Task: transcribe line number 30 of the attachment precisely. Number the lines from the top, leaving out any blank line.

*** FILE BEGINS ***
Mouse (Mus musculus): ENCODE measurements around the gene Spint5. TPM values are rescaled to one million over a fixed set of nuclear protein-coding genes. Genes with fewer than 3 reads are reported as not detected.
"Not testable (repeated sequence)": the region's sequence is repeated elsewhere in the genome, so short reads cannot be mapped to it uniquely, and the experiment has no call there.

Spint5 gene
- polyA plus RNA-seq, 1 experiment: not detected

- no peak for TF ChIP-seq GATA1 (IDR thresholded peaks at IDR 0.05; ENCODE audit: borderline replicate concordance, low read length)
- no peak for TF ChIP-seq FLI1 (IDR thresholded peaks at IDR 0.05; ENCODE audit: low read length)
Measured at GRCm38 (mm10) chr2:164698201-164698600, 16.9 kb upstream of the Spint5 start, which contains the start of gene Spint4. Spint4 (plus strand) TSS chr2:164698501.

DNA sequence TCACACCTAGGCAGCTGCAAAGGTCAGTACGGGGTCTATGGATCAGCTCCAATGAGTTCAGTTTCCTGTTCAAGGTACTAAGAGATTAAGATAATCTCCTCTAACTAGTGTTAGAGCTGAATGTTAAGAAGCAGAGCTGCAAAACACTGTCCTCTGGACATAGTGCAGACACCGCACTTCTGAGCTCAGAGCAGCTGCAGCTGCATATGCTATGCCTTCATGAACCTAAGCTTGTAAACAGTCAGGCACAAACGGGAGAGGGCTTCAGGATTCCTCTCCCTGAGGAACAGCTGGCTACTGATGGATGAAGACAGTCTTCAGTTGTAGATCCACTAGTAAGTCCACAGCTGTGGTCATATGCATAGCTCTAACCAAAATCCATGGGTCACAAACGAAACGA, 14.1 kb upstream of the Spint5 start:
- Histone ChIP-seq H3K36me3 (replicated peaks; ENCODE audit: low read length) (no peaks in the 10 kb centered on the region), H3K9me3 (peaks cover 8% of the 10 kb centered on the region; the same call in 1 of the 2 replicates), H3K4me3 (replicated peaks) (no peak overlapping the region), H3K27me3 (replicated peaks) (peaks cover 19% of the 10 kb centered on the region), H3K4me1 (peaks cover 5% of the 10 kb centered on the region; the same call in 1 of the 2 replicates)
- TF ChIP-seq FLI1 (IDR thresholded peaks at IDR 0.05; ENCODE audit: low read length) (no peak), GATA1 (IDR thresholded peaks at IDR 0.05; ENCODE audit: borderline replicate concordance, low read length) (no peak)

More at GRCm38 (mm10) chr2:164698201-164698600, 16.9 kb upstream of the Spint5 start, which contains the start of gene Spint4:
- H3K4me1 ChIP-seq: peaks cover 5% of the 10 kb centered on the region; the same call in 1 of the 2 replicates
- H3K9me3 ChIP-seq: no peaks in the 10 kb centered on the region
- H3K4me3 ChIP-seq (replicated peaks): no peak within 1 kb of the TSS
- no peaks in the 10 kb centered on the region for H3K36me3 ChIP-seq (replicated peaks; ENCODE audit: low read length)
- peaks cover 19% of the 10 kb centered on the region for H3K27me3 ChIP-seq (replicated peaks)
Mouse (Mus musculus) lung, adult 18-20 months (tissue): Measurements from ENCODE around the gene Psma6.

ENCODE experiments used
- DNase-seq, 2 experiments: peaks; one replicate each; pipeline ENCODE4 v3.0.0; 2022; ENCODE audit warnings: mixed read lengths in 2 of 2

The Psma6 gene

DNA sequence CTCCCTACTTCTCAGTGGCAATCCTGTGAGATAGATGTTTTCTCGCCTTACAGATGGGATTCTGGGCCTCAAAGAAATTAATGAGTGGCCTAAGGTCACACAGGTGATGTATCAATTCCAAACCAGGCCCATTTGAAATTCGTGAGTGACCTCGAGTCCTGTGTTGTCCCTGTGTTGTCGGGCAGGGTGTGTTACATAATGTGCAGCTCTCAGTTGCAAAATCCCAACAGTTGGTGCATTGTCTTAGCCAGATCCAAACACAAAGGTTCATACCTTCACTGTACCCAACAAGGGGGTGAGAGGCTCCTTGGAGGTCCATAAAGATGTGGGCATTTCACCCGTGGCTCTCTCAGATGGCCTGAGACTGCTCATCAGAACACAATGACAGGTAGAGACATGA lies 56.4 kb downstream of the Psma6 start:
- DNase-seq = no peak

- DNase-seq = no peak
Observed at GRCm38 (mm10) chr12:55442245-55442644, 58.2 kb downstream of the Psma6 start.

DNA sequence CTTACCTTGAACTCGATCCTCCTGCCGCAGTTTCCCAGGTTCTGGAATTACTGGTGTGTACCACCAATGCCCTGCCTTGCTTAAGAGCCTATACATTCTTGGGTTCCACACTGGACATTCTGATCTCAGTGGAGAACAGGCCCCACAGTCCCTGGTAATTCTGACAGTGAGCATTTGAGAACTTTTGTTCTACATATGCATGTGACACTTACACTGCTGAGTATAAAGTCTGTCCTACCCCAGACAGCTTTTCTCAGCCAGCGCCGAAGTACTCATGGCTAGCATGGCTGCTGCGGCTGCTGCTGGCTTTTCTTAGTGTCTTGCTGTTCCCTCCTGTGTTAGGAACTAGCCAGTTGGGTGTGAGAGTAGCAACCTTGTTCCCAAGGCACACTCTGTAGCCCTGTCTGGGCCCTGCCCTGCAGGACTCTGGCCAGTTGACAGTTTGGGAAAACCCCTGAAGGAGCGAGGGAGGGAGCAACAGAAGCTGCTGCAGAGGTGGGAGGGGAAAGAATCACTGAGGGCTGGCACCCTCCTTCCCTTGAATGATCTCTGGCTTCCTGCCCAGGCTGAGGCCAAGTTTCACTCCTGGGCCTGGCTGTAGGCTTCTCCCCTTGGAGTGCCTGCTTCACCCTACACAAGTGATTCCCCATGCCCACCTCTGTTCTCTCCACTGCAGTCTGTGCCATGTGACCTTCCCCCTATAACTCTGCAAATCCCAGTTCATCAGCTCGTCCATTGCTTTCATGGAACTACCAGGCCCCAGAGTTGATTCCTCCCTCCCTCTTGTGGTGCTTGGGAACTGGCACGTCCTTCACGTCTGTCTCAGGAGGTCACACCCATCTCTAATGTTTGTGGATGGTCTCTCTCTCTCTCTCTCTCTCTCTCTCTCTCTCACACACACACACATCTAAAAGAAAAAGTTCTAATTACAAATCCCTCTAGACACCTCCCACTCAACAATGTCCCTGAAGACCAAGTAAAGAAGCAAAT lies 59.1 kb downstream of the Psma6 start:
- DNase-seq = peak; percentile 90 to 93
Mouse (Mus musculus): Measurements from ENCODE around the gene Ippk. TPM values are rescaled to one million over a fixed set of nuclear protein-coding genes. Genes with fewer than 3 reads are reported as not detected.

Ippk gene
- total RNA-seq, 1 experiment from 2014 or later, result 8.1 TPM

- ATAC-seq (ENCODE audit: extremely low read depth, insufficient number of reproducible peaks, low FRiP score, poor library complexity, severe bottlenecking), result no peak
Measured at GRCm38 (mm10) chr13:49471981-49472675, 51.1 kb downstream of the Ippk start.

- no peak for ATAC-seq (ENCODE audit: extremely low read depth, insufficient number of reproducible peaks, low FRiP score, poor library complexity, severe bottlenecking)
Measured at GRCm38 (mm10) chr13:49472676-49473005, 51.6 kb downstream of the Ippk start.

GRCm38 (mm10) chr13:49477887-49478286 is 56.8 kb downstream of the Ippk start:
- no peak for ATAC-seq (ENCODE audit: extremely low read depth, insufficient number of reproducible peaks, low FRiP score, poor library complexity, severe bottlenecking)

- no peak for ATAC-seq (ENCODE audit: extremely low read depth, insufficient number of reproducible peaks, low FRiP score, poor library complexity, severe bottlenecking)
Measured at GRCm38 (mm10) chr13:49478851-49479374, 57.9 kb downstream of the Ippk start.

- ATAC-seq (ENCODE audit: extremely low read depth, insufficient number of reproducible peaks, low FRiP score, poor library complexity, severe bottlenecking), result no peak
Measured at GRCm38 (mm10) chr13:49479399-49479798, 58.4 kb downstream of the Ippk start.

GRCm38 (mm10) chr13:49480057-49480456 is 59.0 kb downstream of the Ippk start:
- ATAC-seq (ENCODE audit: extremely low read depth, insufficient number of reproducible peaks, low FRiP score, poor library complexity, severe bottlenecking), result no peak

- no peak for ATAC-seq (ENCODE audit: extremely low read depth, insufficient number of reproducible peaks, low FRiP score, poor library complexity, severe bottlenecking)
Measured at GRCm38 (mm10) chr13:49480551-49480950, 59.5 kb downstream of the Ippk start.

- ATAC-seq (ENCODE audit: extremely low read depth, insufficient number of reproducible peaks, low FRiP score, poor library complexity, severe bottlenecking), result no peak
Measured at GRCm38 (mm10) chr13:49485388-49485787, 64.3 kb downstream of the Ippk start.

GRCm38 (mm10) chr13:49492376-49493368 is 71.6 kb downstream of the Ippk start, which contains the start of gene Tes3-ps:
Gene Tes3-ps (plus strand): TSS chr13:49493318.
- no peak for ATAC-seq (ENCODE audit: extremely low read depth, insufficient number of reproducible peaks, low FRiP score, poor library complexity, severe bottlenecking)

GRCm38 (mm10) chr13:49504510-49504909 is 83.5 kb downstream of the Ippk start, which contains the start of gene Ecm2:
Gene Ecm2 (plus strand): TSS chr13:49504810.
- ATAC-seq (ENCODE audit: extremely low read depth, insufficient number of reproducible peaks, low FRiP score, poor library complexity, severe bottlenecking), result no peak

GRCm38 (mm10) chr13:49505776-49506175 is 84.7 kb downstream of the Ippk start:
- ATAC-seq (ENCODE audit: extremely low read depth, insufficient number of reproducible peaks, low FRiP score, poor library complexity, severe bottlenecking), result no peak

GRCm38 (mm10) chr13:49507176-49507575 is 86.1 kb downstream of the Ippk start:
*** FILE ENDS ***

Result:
- ATAC-seq (ENCODE audit: extremely low read depth, insufficient number of reproducible peaks, low FRiP score, poor library complexity, severe bottlenecking), result no peak